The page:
Mason, Robert (2010) Rethinking resentment: political memory and identity in Australia's Salvadoran community. In: Migrant Security 2010: Citizenship and Social Inclusion in a Transnational Era, 15-16 July 2010, Toowoomba, Australia.
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[Abstract]: The paper questions how former refugees from El Salvador have settled in Australia, and particularly in metropolitan Queensland. It is positioned at the intersection of history and citizenship studies, and addresses the lack of research into the effects of remembered social upheaval on migrants' settlement in Australia. The paper uses qualitative data from interviews and online blogs to interrogate the nature of migrants' engagement with El Salvador, and, significantly, the impact on their conceptualisation of Australian liberal democratic values and civic society. The community remains highly politicised, and is connected with both local and global contacts. Since fleeing El Salvador's civil war in the 1980s, Australia's Salvadoran community has developed in a markedly different manner to the much larger communities in the United States. Salvadorans in Australia use transcultural rhetoric to justify their engagement with Australian politics and multiculturalism. Democratisation in El Salvador has had a profound impact on Australian Salvadorans' identity, with key implications for their engagement in multiple civic societies. Whilst their ongoing contact with home communities in El Salvador has declined, there has been a re-assertion of the transnational Hispanic identity of the radical Left, which draws on migrants' pre-migration memories of social conflict.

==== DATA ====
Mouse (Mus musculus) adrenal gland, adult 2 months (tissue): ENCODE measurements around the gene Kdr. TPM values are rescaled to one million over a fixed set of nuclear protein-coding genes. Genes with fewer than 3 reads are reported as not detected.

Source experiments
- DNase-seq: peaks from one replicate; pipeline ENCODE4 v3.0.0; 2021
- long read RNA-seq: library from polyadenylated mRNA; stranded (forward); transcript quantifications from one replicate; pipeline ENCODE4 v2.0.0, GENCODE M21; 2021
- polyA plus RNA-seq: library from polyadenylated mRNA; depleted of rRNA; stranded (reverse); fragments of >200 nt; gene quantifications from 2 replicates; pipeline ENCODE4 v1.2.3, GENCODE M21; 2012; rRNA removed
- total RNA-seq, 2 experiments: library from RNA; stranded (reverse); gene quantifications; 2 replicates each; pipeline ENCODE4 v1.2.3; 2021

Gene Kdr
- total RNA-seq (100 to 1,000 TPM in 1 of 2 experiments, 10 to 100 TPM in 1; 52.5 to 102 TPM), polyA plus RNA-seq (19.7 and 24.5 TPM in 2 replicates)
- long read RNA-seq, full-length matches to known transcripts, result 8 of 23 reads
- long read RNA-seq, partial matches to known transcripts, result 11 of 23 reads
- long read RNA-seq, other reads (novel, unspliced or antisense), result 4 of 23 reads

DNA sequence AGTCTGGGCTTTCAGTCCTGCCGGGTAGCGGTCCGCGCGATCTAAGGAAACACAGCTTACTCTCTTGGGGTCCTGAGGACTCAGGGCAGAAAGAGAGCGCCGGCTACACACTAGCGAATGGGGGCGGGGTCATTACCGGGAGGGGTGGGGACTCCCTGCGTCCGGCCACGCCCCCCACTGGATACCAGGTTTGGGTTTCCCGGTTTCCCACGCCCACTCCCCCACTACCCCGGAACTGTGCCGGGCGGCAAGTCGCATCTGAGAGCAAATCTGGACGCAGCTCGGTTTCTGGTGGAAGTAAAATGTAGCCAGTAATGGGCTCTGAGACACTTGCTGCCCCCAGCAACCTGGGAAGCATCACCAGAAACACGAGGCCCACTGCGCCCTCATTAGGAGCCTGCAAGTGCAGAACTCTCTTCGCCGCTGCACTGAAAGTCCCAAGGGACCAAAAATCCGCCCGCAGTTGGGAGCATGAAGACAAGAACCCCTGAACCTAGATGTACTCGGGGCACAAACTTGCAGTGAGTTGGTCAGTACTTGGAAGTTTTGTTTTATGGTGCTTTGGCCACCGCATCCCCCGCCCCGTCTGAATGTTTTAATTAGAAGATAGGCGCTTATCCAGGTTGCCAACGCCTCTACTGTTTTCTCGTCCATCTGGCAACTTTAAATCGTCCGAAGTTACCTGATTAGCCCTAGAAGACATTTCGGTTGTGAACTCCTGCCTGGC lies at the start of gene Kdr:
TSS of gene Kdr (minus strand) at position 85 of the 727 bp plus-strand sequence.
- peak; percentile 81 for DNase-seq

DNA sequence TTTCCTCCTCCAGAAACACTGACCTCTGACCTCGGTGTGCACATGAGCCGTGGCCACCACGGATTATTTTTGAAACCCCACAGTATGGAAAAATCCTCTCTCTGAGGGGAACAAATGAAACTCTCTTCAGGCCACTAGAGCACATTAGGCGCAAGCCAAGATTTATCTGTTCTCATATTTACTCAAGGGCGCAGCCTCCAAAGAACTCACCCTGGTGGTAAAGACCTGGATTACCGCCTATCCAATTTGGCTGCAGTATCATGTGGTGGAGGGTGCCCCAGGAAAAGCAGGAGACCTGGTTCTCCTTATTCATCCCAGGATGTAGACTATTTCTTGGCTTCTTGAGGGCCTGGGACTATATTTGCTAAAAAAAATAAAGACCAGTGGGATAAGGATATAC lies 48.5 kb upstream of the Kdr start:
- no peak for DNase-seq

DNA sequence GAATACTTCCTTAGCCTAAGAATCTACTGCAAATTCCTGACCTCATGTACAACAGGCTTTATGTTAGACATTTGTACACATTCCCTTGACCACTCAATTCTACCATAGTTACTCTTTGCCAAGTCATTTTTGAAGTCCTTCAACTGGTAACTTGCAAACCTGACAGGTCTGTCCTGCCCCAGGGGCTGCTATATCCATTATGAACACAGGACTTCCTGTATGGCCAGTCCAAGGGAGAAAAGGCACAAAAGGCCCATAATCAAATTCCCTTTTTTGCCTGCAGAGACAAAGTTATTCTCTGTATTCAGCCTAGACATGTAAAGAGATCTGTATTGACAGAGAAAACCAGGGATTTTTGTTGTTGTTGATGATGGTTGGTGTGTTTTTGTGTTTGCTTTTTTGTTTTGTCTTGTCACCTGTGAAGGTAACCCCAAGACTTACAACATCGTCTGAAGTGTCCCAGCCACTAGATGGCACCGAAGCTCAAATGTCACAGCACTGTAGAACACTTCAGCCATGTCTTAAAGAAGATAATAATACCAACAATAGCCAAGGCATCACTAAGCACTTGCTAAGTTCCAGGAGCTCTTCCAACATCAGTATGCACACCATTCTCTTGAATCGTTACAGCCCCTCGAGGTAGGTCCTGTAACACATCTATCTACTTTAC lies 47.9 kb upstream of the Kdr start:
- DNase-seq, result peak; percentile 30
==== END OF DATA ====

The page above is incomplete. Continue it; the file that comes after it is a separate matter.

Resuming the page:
|Item Type:||Conference or Workshop Item (Commonwealth Reporting Category E) (Paper)|
|Additional Information:||USQ publication.|
|Uncontrolled Keywords:||migrants; refugees; migrant settlement|
|Depositing User:||Dr Robert Mason|
|Date Deposited:||14 Dec 2010 00:07|
|Last Modified:||03 Jul 2013 00:08|
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